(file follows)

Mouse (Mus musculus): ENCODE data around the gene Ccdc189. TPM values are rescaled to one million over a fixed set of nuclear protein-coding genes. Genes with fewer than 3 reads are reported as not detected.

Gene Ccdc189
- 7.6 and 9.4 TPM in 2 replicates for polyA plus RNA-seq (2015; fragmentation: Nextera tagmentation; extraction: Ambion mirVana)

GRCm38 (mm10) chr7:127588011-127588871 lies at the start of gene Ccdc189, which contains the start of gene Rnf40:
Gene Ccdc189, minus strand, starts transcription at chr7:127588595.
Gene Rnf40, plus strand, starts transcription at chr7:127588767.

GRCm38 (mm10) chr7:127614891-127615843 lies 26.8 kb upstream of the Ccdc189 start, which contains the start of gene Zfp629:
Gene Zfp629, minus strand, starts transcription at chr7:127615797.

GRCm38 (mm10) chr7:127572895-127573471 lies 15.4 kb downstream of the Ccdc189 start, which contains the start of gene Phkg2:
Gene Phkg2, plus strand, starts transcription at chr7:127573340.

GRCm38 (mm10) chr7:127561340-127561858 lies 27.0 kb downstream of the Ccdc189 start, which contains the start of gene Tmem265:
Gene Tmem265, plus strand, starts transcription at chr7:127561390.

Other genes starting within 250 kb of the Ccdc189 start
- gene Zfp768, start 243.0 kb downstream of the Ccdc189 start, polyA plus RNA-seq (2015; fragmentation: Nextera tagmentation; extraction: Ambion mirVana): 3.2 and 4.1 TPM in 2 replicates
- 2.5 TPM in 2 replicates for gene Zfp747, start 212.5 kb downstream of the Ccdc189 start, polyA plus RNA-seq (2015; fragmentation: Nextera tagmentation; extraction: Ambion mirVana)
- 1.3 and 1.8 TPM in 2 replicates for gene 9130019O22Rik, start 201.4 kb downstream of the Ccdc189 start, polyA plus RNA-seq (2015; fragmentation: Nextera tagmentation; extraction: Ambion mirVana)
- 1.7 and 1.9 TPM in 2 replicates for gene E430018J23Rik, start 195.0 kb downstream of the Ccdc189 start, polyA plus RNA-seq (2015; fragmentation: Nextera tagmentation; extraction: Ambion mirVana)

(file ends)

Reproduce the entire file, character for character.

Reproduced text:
Mouse (Mus musculus): ENCODE data around the gene Ccdc189. TPM values are rescaled to one million over a fixed set of nuclear protein-coding genes. Genes with fewer than 3 reads are reported as not detected.

Gene Ccdc189
- 7.6 and 9.4 TPM in 2 replicates for polyA plus RNA-seq (2015; fragmentation: Nextera tagmentation; extraction: Ambion mirVana)

GRCm38 (mm10) chr7:127588011-127588871 lies at the start of gene Ccdc189, which contains the start of gene Rnf40:
Gene Ccdc189, minus strand, starts transcription at chr7:127588595.
Gene Rnf40, plus strand, starts transcription at chr7:127588767.

GRCm38 (mm10) chr7:127614891-127615843 lies 26.8 kb upstream of the Ccdc189 start, which contains the start of gene Zfp629:
Gene Zfp629, minus strand, starts transcription at chr7:127615797.

GRCm38 (mm10) chr7:127572895-127573471 lies 15.4 kb downstream of the Ccdc189 start, which contains the start of gene Phkg2:
Gene Phkg2, plus strand, starts transcription at chr7:127573340.

GRCm38 (mm10) chr7:127561340-127561858 lies 27.0 kb downstream of the Ccdc189 start, which contains the start of gene Tmem265:
Gene Tmem265, plus strand, starts transcription at chr7:127561390.

Other genes starting within 250 kb of the Ccdc189 start
- gene Zfp768, start 243.0 kb downstream of the Ccdc189 start, polyA plus RNA-seq (2015; fragmentation: Nextera tagmentation; extraction: Ambion mirVana): 3.2 and 4.1 TPM in 2 replicates
- 2.5 TPM in 2 replicates for gene Zfp747, start 212.5 kb downstream of the Ccdc189 start, polyA plus RNA-seq (2015; fragmentation: Nextera tagmentation; extraction: Ambion mirVana)
- 1.3 and 1.8 TPM in 2 replicates for gene 9130019O22Rik, start 201.4 kb downstream of the Ccdc189 start, polyA plus RNA-seq (2015; fragmentation: Nextera tagmentation; extraction: Ambion mirVana)
- 1.7 and 1.9 TPM in 2 replicates for gene E430018J23Rik, start 195.0 kb downstream of the Ccdc189 start, polyA plus RNA-seq (2015; fragmentation: Nextera tagmentation; extraction: Ambion mirVana)